In 1958, psychiatrist Klaus Conrad coined the the term ‘apophenia’ — the tendency to see patterns in unrelated things. Some half a century later, in 2009, Kendrick Lamar, previously K.Dot, would release the Kendrick Lamar EP, the first under his birth name.
The point being? Let’s start by acknowledging that art criticism, is a subjective, often self-important exercise. A lick of ego suffices to indulge in flights of critical apophenia that quickly morph into reified narrative. So, let’s play that game with Kendrick Lamar. The rules are simple: stop reading when you stop agreeing, when facts become fictions and when history becomes lore.
Mr. Morale & the Big Steppers finds Kendrick at full-stretch, musically and personally.
In his transition from K.Dot to Kendrick Lamar, the Kendrick Lamar EP could be posited as the moment in which a promising rapper began claiming his identity via his artistry. As Kendrick Lamar, he set out his intention to reveal patterns – in intimately related events and untenably personal experiences. From that point on, Kendrick Lamar continued to celebrate his existence, even as he spat fire and brimstone upon the reality he lived, and lives.
The Kendrick Lamar EP is only his third official mixtape under any moniker. But listen to it, and you’ll soon find the iconic messaging, that realisation of patterns in unrelated things (not to mention an early slew of high-profile features including Jay Rock and Schoolboy Q) that defined his second album, the 2012 Good Kid M.A.A.D City, and saw him achieve superstardom.
Still here? Good, because those messages are less a breadcrumb trail than a thumbprint. Unique in form but universal in synchronicity, Lamar’s singular talent to strike to the core of his present moment while simultaneously illuminating the reality of that experience to the world at large speaks to a quality of unrivalled calibre. This is truth – in a polarised post-truth world.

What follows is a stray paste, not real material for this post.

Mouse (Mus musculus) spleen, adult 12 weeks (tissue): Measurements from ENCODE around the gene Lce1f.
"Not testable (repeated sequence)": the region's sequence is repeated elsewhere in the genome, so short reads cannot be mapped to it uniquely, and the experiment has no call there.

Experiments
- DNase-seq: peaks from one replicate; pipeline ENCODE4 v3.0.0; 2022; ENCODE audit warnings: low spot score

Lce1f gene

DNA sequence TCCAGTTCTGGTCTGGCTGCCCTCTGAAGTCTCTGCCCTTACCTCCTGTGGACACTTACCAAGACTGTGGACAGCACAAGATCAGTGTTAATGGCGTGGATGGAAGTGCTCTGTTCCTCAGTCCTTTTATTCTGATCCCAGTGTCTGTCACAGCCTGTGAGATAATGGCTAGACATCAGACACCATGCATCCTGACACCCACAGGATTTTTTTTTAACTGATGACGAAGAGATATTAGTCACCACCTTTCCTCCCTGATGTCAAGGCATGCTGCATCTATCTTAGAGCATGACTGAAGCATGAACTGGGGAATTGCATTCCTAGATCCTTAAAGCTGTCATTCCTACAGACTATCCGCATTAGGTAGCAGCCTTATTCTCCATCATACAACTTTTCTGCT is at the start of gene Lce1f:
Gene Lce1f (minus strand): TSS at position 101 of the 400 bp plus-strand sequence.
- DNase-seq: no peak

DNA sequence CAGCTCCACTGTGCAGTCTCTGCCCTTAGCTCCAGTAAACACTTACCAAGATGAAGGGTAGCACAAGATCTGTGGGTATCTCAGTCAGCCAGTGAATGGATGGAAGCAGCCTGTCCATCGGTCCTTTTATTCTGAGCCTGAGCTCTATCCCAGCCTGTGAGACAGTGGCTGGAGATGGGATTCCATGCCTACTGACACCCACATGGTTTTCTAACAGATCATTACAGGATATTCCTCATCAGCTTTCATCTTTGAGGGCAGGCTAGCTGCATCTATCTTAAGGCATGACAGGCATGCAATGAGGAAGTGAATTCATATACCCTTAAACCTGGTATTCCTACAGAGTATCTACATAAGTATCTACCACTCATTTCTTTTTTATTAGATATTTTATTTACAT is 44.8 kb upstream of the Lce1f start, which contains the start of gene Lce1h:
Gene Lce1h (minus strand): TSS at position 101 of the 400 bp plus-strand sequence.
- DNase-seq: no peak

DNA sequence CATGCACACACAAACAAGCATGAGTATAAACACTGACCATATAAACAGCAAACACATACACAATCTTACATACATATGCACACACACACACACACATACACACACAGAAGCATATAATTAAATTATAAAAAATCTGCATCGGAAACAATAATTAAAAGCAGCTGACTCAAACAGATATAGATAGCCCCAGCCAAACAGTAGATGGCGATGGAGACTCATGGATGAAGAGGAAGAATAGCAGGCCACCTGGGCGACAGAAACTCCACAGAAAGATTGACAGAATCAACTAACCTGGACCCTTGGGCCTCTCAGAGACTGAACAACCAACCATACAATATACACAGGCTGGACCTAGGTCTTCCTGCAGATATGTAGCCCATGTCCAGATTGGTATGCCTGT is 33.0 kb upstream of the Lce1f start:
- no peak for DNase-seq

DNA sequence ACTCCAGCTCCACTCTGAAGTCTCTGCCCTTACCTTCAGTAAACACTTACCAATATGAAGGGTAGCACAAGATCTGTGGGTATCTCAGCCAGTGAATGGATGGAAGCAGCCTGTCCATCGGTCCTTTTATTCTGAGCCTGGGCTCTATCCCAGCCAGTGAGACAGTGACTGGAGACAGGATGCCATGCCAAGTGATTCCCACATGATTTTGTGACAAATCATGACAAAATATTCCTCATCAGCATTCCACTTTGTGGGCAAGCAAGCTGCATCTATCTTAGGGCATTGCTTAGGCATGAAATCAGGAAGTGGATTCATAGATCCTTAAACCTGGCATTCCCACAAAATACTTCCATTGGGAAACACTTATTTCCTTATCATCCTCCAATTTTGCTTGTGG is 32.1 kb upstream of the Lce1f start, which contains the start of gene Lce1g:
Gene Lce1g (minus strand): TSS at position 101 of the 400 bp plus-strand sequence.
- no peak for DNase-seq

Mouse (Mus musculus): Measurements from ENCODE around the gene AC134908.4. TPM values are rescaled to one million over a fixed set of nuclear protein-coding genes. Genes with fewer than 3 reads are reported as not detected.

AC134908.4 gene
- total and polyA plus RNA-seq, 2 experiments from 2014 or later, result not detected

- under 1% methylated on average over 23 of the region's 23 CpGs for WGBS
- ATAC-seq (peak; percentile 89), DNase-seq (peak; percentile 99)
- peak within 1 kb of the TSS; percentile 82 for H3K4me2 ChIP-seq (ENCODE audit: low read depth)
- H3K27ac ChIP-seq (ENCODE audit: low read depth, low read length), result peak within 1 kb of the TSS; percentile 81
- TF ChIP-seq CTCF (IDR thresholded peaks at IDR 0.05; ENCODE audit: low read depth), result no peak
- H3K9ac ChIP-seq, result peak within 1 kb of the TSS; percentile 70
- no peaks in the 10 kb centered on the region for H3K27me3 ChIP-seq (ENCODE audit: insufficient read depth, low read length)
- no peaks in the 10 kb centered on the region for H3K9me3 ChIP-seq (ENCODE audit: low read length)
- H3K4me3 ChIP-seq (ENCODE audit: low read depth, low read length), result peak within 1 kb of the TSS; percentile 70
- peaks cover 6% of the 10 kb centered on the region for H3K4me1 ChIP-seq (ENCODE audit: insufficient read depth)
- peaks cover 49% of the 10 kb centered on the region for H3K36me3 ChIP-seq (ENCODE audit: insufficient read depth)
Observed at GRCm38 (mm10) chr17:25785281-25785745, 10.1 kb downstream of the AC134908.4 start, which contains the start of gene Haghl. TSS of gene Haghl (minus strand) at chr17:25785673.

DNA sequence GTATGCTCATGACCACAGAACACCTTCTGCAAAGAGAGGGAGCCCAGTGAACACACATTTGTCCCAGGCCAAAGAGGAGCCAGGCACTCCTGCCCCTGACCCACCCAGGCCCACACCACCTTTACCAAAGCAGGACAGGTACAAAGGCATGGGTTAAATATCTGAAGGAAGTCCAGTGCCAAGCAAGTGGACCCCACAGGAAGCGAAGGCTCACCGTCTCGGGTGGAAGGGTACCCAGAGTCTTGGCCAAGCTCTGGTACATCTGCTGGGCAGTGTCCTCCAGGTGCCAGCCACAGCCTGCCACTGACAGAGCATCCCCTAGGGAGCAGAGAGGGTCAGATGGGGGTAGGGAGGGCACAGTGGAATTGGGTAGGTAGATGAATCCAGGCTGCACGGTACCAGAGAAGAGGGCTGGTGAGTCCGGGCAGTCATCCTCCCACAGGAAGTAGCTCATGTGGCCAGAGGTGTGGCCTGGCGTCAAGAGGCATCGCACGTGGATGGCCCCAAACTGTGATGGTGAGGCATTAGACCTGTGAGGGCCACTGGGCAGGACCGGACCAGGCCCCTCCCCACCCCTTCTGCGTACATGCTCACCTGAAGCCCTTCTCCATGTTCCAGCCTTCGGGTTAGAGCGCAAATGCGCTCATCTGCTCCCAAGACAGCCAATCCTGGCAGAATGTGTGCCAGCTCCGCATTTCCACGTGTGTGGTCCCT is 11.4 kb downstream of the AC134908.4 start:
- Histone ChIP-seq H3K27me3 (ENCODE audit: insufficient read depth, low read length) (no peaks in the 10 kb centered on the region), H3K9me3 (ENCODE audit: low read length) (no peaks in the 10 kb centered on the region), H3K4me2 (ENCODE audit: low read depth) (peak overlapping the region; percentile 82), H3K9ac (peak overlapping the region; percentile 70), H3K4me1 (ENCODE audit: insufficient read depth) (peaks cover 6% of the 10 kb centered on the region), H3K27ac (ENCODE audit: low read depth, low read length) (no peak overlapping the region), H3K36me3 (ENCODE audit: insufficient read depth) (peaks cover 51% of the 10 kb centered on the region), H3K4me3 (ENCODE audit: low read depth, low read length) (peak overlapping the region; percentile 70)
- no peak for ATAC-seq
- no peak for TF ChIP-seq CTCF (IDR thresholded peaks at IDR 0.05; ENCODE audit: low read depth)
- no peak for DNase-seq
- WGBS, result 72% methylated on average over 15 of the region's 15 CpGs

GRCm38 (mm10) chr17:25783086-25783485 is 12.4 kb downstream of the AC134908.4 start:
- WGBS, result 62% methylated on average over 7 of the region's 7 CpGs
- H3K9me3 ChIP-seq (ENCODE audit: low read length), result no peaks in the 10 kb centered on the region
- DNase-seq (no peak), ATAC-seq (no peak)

When a Kendrick Lamar album drops, the world listens. Die-hard Beliebers, grizzled metal heads, and gnarled folksters alike don’t just know about it, they talk about it. In an era of next-day deliveries and binge consumption, the build up to this year’s Mr. Morale & the Big Steppers had people talking about its very release date.
Now, at last, back to the music, or, rather, the iconography. To Pimp A Butterfly didn’t reference The White House so much as demand its attention. Damn ensnared burning, bold red anger in the mires of disillusionment. Mr. Morale & the Big Steppers finds Kendrick at full-stretch, musically and personally. Chopped, uninhibited melodies screech over his trademark, high-pitched slaw. Then, there’s that first bar – “I’ve been going through something, 1855 days, I’ve been going through something, be afraid.”
From that point on, Kendrick Lamar continued to celebrate his existence, even as he spat fire and brimstone upon the reality he lived.
Studying the sleeve of Mr. Morale & the Big Steppers invites apophany even as it promises epiphany. A first glance reveals a tender stoic: his art form in chrysalis, bearing the weight of a crown of thorns, straight-necked and defiant. Then, as the needle drops, you learn: “I grieve different.”
What one feels and the connections one draws between those juxtapositions have long been the core of his musical oeuvre. We are witnesses to his standalone ability to stand tall and speak with one foot in each world, in an age of extremes that he comprehended far earlier than most.
Currently, disbelief in the lived experience of others is rife. The arcs of criticism and experience provide moments in which the orbits of apophany and epiphany are closely aligned. Fitting then, that for an artist now beyond stellar, there is no sign of an eclipse on the horizon.
Kendrick Lamar’s truths are distinct, unobscured, and crucially, visible to the naked eye. His is a raw but honest celebration of life as he lives it. Celebrations are shared, it’s what makes them real. A depiction of reality so stirring that the listener questions one’s self as much as the nature of the artist and the art itself.
- Kendrick Lamar Mercedes-Benz Arena, Oct 11, starts 20:00
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